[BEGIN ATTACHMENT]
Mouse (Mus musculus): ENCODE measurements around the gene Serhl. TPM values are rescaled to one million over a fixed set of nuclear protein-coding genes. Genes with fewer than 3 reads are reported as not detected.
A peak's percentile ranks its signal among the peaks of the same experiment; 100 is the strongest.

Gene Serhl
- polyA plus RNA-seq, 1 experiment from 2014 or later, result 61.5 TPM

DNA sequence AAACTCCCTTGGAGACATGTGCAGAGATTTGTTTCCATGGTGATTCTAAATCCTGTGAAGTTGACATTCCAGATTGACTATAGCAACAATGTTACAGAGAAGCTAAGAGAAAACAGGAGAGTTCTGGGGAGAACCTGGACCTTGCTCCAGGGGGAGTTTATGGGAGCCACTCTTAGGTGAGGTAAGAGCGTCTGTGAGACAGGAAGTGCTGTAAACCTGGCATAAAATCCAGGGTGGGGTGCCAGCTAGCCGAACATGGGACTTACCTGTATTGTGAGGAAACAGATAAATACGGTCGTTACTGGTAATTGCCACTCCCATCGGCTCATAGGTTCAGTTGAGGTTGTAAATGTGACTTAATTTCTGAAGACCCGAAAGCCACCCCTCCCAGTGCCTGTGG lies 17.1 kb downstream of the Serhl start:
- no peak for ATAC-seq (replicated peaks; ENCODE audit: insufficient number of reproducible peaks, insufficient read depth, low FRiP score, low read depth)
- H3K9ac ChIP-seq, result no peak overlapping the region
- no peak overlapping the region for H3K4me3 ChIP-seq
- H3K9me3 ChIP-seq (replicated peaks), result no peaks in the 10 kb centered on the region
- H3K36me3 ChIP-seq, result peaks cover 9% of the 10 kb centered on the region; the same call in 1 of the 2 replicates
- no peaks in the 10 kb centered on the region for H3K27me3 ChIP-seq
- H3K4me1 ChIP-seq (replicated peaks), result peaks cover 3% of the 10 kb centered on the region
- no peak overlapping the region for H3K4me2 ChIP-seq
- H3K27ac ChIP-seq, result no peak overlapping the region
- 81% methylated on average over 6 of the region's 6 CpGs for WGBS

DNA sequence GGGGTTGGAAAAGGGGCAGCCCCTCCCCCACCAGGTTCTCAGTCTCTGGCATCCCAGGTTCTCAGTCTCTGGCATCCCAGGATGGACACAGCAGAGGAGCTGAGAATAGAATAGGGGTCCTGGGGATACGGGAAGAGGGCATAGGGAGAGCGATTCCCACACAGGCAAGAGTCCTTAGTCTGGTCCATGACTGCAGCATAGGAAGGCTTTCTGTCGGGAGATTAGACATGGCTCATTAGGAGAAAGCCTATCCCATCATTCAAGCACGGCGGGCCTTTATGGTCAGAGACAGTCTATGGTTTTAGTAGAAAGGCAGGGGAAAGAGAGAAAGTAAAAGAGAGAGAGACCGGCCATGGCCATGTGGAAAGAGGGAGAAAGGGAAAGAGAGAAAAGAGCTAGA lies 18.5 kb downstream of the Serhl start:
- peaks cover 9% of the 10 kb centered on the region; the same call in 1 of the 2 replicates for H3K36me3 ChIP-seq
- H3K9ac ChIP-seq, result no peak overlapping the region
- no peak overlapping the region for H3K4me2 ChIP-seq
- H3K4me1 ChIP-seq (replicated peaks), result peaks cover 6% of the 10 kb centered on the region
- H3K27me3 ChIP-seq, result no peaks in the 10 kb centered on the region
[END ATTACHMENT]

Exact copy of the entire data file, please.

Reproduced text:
Mouse (Mus musculus): ENCODE measurements around the gene Serhl. TPM values are rescaled to one million over a fixed set of nuclear protein-coding genes. Genes with fewer than 3 reads are reported as not detected.
A peak's percentile ranks its signal among the peaks of the same experiment; 100 is the strongest.

Gene Serhl
- polyA plus RNA-seq, 1 experiment from 2014 or later, result 61.5 TPM

DNA sequence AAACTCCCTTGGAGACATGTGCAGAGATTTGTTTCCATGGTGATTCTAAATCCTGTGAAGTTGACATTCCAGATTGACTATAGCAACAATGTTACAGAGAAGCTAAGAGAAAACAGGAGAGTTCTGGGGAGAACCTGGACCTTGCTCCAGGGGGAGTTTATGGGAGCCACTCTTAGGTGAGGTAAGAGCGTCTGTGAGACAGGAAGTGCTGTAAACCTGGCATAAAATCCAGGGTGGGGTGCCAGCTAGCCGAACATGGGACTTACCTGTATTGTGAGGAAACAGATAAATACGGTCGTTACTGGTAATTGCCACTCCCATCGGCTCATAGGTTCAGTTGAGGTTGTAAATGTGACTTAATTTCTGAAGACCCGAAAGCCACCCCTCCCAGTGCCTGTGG lies 17.1 kb downstream of the Serhl start:
- no peak for ATAC-seq (replicated peaks; ENCODE audit: insufficient number of reproducible peaks, insufficient read depth, low FRiP score, low read depth)
- H3K9ac ChIP-seq, result no peak overlapping the region
- no peak overlapping the region for H3K4me3 ChIP-seq
- H3K9me3 ChIP-seq (replicated peaks), result no peaks in the 10 kb centered on the region
- H3K36me3 ChIP-seq, result peaks cover 9% of the 10 kb centered on the region; the same call in 1 of the 2 replicates
- no peaks in the 10 kb centered on the region for H3K27me3 ChIP-seq
- H3K4me1 ChIP-seq (replicated peaks), result peaks cover 3% of the 10 kb centered on the region
- no peak overlapping the region for H3K4me2 ChIP-seq
- H3K27ac ChIP-seq, result no peak overlapping the region
- 81% methylated on average over 6 of the region's 6 CpGs for WGBS

DNA sequence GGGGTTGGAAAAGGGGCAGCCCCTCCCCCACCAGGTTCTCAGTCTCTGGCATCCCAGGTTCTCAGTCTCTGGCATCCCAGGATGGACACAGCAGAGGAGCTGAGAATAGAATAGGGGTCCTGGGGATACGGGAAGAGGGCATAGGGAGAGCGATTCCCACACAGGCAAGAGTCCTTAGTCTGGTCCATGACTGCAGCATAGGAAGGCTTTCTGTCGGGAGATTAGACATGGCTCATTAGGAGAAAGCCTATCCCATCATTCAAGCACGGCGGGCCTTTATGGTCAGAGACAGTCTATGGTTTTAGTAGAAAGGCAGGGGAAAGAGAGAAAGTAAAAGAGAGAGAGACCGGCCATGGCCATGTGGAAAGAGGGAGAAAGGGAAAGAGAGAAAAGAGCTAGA lies 18.5 kb downstream of the Serhl start:
- peaks cover 9% of the 10 kb centered on the region; the same call in 1 of the 2 replicates for H3K36me3 ChIP-seq
- H3K9ac ChIP-seq, result no peak overlapping the region
- no peak overlapping the region for H3K4me2 ChIP-seq
- H3K4me1 ChIP-seq (replicated peaks), result peaks cover 6% of the 10 kb centered on the region
- H3K27me3 ChIP-seq, result no peaks in the 10 kb centered on the region